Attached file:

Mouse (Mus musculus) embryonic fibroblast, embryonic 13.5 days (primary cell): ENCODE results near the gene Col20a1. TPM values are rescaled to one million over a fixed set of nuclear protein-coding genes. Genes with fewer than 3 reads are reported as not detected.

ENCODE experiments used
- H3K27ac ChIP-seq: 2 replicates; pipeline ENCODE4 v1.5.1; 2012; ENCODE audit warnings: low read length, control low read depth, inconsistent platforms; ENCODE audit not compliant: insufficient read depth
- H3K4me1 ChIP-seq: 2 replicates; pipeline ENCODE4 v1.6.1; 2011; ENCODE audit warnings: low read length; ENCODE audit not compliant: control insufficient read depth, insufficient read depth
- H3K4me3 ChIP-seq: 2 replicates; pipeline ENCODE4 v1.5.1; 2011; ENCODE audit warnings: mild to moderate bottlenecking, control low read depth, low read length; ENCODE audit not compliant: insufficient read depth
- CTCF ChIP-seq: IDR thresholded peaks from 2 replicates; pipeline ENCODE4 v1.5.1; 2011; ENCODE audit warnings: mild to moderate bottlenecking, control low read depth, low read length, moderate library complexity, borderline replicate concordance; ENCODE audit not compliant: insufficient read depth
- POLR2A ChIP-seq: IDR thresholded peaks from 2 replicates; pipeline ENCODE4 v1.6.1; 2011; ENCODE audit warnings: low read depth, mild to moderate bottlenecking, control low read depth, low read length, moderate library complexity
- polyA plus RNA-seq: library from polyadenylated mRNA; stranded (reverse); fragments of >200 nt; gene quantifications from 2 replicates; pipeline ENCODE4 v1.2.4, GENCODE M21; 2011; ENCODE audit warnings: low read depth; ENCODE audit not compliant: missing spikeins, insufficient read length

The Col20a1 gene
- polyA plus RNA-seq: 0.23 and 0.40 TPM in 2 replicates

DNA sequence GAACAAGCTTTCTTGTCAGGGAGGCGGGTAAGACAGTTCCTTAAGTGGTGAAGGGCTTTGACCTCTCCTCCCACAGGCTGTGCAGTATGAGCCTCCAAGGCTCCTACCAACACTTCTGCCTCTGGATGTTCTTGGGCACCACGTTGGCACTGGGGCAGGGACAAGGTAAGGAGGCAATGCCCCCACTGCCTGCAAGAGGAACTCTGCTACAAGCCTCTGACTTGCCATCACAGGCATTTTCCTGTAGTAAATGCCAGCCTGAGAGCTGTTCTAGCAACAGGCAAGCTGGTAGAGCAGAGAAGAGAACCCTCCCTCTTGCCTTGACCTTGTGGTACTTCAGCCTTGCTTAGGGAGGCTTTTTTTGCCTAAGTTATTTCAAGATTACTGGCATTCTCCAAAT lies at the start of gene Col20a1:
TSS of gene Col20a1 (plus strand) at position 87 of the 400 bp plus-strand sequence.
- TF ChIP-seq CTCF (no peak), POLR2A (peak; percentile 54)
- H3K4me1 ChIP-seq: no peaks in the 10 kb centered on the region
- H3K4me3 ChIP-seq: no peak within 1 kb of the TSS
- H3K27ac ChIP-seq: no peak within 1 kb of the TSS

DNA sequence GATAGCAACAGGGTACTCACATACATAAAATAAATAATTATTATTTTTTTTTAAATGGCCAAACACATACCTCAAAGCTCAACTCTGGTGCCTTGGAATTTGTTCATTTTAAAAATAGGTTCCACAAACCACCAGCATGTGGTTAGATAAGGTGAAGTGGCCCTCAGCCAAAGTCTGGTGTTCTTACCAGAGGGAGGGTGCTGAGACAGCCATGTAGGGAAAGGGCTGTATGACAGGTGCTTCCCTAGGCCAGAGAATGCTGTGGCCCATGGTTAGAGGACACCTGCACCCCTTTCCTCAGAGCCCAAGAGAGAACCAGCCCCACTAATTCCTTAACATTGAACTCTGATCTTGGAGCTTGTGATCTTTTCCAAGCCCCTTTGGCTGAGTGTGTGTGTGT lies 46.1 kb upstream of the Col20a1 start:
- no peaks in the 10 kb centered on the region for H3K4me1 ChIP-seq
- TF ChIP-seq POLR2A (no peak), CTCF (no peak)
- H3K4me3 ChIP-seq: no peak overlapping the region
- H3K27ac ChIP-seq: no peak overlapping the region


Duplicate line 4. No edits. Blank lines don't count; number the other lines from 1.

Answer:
- H3K4me1 ChIP-seq: 2 replicates; pipeline ENCODE4 v1.6.1; 2011; ENCODE audit warnings: low read length; ENCODE audit not compliant: control insufficient read depth, insufficient read depth